The decision-making skills of a group of students were tested as they were asked to slash £24million from a fictional hospital trust budget.
The team from South Tyneside College took part in a challenge launched by the Chartered Institute of Public and Finance Accountancy (CIPFA) - the professional body for public finance workers.
Along with students from four North East sixth forms, they faced numerous hurdles set by CIPFA in a day-long challenge at the college.
Playing the parts of senior management, such as chief executive and finance director, they had to evaluate how their cost-cutting would impact on local health services.
In doing so, they were faced with the concerns of an MP, an irate union official, and representatives of HM Treasury and a local Clinical Commissioning Group – parts played by CIPFA members.
The session provided insight into issues facing public sector organisations, developed team and individual skills, and introduced the students to public sector accountancy and to CIPFA’s work.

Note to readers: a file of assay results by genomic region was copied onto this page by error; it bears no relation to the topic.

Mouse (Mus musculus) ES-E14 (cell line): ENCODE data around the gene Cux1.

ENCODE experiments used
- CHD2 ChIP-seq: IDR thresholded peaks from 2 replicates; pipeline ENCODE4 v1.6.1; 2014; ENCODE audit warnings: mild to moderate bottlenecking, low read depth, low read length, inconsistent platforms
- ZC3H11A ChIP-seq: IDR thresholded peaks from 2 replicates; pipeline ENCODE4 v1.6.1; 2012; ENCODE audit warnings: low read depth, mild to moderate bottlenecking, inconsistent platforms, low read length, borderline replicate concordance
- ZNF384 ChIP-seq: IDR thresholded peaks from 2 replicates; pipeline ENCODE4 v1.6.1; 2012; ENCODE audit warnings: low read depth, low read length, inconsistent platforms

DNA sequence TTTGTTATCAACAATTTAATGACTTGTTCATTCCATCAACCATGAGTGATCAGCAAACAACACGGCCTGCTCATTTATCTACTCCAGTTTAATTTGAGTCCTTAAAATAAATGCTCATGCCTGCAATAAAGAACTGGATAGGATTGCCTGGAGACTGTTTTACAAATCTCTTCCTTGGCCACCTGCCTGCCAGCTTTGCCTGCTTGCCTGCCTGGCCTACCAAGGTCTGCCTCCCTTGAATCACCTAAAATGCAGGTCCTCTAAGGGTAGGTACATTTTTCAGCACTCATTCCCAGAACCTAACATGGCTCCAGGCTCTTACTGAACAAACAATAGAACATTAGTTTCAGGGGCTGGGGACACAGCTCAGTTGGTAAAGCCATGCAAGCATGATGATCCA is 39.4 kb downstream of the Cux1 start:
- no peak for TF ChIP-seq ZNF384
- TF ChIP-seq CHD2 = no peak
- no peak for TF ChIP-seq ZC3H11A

The test was not about number crunching, it was much more to do with evaluating the difficulties that any one decision will make to services and to the people who rely on them.George Clark
George Clark, of CIPFA North East, said: “Although this was a fictitious scenario, it reflected the type of challenges those working in the public sector face.
“The test was not about number crunching, it was much more to do with evaluating the difficulties that any one decision will make to services and to the people who rely on them.
“It was a very challenging test and gave the students a real idea of what life is like in the workplace, of leadership and organisational skills, and of the important work that CIPFA does.”